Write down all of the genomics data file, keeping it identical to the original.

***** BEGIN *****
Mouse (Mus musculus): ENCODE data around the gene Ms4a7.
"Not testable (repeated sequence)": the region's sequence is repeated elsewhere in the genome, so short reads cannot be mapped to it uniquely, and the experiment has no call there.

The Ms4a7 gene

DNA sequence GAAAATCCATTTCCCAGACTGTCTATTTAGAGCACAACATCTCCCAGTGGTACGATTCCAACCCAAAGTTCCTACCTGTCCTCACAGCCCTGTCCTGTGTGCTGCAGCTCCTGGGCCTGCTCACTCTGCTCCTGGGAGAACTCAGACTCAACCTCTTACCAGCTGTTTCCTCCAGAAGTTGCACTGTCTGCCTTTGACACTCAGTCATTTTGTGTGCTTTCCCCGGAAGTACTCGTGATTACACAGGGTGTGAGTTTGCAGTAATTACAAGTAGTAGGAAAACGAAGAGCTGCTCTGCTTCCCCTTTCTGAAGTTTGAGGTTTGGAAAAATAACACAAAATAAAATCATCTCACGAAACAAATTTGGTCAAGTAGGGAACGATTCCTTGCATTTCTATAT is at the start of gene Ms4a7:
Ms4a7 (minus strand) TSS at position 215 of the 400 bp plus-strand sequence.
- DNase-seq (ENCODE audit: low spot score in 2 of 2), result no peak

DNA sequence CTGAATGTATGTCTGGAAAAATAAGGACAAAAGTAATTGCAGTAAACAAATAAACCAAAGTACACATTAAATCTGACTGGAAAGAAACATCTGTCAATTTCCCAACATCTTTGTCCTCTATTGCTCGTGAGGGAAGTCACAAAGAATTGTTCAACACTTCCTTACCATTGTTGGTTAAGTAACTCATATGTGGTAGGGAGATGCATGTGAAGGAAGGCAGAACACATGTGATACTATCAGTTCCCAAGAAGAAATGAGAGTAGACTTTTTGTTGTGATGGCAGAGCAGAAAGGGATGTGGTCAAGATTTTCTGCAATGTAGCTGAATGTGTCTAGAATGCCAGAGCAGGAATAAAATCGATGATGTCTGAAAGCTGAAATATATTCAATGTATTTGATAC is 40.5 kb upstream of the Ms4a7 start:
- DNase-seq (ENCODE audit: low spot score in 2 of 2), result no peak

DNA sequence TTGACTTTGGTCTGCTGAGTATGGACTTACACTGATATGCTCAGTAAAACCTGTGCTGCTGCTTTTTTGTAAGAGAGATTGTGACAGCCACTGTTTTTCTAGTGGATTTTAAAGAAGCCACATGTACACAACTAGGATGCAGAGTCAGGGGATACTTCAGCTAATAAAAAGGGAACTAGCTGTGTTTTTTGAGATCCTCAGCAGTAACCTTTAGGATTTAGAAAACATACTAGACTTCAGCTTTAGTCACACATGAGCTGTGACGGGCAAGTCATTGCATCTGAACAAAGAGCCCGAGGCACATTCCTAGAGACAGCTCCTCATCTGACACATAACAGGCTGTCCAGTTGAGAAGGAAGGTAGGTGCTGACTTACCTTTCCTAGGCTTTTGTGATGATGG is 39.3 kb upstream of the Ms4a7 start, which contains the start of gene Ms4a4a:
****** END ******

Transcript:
Mouse (Mus musculus): ENCODE data around the gene Ms4a7.
"Not testable (repeated sequence)": the region's sequence is repeated elsewhere in the genome, so short reads cannot be mapped to it uniquely, and the experiment has no call there.

The Ms4a7 gene

DNA sequence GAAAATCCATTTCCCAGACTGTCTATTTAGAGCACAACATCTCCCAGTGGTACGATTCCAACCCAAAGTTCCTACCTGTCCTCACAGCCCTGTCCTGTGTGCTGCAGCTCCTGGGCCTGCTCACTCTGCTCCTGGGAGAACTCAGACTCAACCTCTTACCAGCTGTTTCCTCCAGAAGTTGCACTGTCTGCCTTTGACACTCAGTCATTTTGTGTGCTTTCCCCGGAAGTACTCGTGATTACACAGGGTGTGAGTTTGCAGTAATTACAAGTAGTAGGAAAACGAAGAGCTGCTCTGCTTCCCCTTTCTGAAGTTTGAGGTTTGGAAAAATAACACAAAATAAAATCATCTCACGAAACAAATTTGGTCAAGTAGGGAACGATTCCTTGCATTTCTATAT is at the start of gene Ms4a7:
Ms4a7 (minus strand) TSS at position 215 of the 400 bp plus-strand sequence.
- DNase-seq (ENCODE audit: low spot score in 2 of 2), result no peak

DNA sequence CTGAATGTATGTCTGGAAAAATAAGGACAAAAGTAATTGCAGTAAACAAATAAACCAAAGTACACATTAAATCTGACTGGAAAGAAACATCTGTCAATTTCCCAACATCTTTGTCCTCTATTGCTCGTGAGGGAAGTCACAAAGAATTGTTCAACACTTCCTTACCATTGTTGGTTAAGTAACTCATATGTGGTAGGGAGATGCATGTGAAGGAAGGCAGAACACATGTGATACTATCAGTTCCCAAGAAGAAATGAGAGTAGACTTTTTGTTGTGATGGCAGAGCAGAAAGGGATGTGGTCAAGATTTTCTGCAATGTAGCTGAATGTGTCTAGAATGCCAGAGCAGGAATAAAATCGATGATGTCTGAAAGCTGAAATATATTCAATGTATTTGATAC is 40.5 kb upstream of the Ms4a7 start:
- DNase-seq (ENCODE audit: low spot score in 2 of 2), result no peak

DNA sequence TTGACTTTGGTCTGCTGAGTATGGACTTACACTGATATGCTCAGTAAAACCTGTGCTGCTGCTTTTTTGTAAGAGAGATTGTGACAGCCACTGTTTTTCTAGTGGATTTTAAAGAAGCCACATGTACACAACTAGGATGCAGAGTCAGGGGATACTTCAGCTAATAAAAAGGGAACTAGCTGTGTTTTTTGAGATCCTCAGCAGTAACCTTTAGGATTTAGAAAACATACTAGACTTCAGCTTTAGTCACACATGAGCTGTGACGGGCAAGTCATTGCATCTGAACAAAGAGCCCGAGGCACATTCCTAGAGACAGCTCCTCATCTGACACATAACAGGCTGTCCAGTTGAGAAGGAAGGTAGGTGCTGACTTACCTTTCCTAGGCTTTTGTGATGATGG is 39.3 kb upstream of the Ms4a7 start, which contains the start of gene Ms4a4a: